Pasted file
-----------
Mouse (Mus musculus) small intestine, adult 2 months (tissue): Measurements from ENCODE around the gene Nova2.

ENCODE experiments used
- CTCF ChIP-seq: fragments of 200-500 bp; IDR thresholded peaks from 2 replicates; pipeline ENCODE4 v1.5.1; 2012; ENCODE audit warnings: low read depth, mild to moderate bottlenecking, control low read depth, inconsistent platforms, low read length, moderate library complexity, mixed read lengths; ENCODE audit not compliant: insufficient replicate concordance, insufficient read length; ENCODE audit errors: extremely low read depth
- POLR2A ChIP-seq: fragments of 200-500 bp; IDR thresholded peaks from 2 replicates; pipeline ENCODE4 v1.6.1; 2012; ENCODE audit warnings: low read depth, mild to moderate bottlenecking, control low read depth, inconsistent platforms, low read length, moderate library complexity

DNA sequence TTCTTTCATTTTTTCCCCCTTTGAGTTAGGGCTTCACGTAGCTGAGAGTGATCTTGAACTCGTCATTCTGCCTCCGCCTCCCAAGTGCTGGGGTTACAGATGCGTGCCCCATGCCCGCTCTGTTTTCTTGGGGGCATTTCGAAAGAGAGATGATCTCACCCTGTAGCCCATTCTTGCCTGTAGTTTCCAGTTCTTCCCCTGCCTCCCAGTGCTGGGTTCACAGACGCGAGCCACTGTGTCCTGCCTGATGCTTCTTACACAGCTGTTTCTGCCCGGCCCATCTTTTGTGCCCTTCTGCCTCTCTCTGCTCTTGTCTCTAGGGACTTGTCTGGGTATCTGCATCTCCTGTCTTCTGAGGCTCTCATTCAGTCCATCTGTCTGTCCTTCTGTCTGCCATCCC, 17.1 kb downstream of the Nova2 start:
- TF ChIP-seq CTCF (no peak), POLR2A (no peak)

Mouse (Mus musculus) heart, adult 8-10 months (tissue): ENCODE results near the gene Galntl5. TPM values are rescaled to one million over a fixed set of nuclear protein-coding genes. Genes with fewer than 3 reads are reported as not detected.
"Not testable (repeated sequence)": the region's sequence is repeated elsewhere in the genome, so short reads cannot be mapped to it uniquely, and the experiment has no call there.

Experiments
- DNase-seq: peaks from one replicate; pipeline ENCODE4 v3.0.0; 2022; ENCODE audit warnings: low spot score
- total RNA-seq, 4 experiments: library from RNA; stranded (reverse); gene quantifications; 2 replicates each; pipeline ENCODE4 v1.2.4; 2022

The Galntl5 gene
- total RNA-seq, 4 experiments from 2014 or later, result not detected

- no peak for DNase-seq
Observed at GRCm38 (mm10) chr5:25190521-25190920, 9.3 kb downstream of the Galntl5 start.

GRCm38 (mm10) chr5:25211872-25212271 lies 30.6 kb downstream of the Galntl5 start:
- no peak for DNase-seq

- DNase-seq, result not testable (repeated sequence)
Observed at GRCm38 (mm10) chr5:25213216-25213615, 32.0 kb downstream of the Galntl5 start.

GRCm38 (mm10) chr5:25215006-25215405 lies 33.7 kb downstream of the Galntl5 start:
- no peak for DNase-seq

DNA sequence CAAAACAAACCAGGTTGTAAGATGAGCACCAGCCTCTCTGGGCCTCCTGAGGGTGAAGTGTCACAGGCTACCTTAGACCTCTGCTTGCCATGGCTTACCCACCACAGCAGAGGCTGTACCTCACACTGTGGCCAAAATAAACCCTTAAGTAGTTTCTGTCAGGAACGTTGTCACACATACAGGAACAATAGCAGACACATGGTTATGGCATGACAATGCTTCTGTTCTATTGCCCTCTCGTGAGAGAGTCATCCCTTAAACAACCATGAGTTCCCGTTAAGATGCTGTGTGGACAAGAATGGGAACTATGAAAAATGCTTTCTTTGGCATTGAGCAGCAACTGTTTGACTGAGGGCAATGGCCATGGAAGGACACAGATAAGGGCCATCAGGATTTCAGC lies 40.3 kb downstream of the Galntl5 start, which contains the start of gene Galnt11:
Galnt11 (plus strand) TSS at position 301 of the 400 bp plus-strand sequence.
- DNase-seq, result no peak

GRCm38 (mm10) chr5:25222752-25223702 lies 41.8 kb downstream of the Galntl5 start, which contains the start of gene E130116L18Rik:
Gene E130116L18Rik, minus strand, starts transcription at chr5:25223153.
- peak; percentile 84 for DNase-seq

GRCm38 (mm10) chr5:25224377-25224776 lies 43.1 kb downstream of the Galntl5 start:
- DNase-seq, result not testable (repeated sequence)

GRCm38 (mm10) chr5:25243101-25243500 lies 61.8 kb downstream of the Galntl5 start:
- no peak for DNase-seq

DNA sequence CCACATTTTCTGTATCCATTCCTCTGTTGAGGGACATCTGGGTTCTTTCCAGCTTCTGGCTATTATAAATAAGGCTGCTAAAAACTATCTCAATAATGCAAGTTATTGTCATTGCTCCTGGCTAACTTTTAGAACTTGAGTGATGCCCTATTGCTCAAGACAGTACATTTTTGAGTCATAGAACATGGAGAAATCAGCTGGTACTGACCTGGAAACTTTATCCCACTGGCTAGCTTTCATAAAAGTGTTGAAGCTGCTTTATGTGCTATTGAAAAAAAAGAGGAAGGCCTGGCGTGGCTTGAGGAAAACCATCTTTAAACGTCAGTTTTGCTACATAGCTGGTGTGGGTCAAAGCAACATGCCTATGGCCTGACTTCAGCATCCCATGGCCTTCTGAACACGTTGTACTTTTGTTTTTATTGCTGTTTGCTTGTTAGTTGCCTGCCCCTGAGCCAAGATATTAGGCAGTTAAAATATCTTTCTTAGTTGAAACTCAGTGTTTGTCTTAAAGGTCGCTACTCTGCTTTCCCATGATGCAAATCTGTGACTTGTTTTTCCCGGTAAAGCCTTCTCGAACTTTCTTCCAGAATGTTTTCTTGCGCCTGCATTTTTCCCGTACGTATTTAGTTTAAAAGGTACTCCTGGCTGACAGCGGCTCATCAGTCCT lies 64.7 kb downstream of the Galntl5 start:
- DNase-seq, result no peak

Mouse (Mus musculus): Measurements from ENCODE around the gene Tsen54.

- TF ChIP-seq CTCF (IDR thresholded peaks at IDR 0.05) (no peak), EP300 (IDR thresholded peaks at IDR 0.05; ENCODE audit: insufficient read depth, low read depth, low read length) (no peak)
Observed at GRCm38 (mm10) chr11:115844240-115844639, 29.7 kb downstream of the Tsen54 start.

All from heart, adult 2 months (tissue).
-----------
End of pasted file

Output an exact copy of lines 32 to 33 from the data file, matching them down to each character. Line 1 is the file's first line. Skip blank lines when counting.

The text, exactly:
DNA sequence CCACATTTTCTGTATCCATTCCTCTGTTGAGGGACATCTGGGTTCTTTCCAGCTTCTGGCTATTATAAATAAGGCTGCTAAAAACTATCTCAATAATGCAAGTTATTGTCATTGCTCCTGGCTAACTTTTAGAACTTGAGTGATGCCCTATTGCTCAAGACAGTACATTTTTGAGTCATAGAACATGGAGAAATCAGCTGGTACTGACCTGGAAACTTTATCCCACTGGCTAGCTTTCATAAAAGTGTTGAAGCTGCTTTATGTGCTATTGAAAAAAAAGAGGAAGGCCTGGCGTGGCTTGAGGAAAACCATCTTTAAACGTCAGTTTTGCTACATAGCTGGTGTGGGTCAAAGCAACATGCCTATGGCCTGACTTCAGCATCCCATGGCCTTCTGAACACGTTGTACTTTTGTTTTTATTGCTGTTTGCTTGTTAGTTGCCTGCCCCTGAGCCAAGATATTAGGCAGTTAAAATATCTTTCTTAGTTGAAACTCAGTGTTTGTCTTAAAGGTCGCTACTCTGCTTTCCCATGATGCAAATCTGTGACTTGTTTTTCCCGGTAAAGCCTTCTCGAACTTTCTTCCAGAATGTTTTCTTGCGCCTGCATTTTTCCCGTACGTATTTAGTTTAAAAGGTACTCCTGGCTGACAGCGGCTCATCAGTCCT lies 64.7 kb downstream of the Galntl5 start:
- DNase-seq, result no peak